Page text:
James Hipwell, a former business reporter at the Daily Mirror, today said he is prepared to testify before a parliamentary public inquiry that phone hacking at the paper was "endemic," according to The Independent. This just the latest development in the ever-expanding phone hacking scandal which, since News of the World closed down and Rupert Murdoch's bid for British broadcaster BSkyB collapsed, has been implicating more and more of News International's competitors. Foremost among them the Daily Mirror and its former editor, Piers Morgan, who took over Larry King's slot at CNN earlier this year.
Hipwell, who worked at the paper under Piers Morgan, claims phone hacking was particularly widespread in the Mirror's showbiz unit, which was located near where he and the other business reporters sat. Speaking to The Independent:
They would call a celebrity with one phone and when it was answered they would then hang up. By that stage the other phone would be into their [the celebrity's] voicemail and they would key in the code, 9999 or 0000. I saw that a lot. After they'd hacked into someone's mobile, they'd delete the message so another paper couldn't get the story.
After his name was first dragged into the fray last week, Piers Morgan went to Twitter to vigorously deny ever having okay-ed phone hacking while at the Daily Mirror or ever having published a story based on information retrieved through phone hacking. He even took to Wolf Blitzer's CNN show to lambast Louise Mensch, a member of Parliament who publicly pointed to a section of Piers's book where he discusses a "little trick" that sounds an awful lot like what Hipwell describes above. Granted, Piers does clarify (around the 3:18 mark) that in the book he only mentions knowing about the trick, not having used it — in 2007 he did call the practice an invasion of privacy when interviewed for GQ by supermodel Naomi Campbell. In that same interview, though, Piers did seem to go easy on many of his colleagues saying that "loads of newspaper journalists were doing it" and that he believed the practice was not "as serious as planting a bug in someone's house, which is what some people think was going on." (Another highlight from that interview: Piers Morgan saying that his own phone had been hacked at the time by rival newspapers.)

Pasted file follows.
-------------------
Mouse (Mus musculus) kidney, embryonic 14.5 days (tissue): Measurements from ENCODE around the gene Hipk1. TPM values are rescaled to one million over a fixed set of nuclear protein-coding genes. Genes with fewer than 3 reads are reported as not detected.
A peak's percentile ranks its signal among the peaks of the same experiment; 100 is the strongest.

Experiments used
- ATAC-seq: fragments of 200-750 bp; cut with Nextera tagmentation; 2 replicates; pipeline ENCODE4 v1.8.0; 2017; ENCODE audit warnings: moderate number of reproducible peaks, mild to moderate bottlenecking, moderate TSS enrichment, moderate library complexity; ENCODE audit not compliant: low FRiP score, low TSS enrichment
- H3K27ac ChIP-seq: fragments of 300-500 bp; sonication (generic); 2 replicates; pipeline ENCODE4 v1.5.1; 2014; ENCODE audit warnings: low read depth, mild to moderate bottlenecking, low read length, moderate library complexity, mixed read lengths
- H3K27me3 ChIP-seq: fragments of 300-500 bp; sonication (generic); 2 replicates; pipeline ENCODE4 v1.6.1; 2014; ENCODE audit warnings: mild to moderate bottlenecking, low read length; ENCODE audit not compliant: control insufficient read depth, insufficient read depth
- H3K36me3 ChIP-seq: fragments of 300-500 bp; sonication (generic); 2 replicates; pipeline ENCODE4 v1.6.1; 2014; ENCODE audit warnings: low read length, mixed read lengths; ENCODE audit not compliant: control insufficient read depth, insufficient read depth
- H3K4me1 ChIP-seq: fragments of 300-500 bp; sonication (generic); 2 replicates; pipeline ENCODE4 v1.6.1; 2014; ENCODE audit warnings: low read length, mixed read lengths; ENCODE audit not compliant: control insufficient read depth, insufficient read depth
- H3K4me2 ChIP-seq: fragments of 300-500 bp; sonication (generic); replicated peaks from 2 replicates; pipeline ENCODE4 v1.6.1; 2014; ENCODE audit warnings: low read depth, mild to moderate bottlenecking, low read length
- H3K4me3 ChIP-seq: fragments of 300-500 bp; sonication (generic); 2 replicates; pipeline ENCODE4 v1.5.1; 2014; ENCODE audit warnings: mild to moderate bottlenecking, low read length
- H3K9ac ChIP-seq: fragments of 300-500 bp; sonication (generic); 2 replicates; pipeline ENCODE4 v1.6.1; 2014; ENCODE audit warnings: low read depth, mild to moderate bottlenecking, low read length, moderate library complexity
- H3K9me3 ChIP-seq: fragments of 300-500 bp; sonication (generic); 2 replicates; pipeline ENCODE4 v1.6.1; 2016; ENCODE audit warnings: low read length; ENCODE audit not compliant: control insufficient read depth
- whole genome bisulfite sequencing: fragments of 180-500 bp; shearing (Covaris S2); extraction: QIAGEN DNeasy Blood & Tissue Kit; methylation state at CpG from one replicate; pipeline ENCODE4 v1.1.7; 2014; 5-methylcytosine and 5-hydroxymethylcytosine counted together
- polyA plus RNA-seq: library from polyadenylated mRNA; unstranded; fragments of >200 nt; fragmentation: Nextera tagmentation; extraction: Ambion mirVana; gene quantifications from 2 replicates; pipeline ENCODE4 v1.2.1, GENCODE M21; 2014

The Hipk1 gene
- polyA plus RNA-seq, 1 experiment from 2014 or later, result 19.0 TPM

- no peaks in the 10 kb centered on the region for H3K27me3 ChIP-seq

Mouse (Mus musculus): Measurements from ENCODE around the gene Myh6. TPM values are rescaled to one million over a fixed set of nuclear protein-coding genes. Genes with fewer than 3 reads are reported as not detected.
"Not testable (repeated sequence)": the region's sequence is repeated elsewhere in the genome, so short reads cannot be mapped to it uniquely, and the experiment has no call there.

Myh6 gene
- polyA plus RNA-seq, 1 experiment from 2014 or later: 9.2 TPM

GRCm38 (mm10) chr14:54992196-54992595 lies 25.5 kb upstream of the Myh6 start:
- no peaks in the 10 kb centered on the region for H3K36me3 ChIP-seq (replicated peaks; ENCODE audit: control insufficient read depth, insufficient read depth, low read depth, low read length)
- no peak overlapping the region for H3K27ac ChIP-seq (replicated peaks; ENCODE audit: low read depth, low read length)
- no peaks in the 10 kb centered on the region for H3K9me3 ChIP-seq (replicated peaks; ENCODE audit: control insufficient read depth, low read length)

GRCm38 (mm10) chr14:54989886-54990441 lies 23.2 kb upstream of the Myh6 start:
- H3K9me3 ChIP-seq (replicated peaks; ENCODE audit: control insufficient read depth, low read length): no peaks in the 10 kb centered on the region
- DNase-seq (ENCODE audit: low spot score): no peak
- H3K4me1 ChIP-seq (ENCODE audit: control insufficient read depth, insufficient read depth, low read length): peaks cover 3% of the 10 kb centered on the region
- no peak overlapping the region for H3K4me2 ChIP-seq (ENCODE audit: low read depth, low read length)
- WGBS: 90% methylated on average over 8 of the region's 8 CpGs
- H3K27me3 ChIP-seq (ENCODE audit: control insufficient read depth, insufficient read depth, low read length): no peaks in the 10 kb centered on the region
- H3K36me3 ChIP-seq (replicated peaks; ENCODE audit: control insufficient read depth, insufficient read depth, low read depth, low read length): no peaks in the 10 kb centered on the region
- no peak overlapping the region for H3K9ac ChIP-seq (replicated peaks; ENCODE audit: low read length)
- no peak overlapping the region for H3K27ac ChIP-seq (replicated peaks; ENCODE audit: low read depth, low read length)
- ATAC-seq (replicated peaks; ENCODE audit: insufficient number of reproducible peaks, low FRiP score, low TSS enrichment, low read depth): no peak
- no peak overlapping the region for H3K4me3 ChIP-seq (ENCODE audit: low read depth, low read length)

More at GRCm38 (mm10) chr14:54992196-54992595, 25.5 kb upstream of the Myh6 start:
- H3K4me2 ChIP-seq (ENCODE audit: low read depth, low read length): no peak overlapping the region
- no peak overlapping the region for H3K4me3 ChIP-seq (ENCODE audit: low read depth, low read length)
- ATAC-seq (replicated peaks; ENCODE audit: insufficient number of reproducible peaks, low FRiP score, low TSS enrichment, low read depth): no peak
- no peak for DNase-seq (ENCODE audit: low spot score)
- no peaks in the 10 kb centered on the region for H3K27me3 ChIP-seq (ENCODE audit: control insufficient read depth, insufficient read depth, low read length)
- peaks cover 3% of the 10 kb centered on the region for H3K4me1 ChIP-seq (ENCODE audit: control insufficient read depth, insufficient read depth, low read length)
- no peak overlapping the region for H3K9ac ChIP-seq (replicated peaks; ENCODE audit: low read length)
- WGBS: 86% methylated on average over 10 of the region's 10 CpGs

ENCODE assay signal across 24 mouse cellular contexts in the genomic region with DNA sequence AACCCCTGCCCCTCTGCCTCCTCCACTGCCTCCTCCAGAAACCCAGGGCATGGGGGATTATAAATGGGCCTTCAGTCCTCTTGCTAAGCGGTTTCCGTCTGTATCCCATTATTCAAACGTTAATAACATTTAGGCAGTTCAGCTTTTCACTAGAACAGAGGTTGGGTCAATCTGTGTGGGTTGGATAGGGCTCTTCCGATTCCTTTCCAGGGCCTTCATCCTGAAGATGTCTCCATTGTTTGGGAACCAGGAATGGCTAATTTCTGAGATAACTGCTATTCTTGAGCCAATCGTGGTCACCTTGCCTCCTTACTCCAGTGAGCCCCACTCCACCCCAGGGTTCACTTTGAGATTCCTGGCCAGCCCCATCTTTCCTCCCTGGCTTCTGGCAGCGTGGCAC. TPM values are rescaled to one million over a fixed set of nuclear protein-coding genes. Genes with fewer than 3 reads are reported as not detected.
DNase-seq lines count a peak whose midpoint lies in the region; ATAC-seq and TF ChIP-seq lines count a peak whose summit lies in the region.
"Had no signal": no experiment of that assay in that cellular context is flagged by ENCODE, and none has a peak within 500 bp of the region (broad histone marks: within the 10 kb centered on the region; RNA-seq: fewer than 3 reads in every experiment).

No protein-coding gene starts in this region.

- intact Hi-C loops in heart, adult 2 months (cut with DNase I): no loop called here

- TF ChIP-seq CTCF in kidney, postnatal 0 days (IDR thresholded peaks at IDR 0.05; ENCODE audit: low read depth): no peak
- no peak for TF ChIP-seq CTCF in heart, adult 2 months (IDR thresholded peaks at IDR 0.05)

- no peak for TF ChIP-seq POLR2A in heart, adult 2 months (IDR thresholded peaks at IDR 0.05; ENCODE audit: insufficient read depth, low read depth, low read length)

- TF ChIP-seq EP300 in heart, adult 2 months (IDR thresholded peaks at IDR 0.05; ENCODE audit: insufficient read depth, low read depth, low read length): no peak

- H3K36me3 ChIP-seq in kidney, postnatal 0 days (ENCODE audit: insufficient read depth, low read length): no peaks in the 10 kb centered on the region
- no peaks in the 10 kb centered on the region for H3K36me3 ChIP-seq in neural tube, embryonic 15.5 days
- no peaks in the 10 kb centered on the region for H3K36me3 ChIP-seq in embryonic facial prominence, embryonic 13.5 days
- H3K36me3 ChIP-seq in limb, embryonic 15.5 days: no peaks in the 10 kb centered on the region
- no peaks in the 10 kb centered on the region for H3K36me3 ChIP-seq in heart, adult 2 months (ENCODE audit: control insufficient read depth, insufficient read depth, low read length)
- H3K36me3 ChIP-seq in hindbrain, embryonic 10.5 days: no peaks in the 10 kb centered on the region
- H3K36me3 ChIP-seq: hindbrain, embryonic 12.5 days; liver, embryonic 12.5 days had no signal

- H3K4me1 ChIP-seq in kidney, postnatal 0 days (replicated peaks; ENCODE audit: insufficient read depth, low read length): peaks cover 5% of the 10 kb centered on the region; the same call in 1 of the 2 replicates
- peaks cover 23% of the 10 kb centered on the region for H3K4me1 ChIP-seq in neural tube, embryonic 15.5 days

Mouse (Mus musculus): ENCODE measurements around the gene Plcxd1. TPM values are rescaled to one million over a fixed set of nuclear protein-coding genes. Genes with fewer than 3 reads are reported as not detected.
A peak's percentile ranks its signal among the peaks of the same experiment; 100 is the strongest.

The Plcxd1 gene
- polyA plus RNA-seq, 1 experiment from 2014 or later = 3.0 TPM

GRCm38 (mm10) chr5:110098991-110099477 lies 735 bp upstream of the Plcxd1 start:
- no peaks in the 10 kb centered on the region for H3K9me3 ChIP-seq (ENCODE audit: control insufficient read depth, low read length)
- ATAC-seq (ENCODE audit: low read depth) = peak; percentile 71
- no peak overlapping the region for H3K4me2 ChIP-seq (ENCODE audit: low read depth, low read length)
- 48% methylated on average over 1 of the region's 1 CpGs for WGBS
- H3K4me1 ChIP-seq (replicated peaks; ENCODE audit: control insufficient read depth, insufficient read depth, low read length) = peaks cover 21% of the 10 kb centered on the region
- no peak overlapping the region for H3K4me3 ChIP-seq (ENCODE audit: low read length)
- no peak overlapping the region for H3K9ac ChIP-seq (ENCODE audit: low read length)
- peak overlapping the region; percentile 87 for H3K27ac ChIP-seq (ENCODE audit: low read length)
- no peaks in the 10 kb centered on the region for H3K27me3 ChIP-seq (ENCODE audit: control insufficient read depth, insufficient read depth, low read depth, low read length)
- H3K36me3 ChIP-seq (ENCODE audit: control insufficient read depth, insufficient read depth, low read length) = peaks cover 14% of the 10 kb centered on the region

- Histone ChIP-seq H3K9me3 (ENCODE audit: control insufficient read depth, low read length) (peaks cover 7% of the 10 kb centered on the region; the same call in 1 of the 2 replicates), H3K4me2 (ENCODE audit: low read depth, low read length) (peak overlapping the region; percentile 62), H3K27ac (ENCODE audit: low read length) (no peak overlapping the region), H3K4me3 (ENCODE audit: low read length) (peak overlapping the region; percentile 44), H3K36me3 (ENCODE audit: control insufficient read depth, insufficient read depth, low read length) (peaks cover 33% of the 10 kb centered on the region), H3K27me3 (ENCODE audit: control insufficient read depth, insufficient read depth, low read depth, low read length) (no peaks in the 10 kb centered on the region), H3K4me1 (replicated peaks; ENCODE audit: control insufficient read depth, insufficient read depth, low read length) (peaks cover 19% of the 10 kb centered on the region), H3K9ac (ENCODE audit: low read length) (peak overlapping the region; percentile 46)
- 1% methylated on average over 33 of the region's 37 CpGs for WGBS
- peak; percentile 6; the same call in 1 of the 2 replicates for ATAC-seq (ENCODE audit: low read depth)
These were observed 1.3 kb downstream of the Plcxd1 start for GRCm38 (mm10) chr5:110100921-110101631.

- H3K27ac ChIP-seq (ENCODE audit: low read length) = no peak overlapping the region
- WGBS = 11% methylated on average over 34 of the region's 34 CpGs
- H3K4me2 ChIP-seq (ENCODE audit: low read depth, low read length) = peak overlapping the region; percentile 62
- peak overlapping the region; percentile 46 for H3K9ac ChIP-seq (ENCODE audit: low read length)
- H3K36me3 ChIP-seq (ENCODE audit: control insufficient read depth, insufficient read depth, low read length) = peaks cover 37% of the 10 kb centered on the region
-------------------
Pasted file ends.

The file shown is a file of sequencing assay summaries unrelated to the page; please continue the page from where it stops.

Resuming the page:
Piers isn't the only one Hipwell is naming as a culprit: Sean Hoare, a former editor at the Mirror's sister paper The People before moving to NotW. (In the spirit of full disclosure, it must be mentioned that Hipwell was fired from the Mirror in 2000 for buying shares in a company that the paper's business column was preparing to boost.) Now it just remains to be seen what the parliamentary inquiry makes of Hipwell's allegations and whether they will call on a certain America-bound TV personality to make an appearance in Westminster's hallowed halls.
Hacking was endemic at the 'Mirror', says former reporter [Independent UK]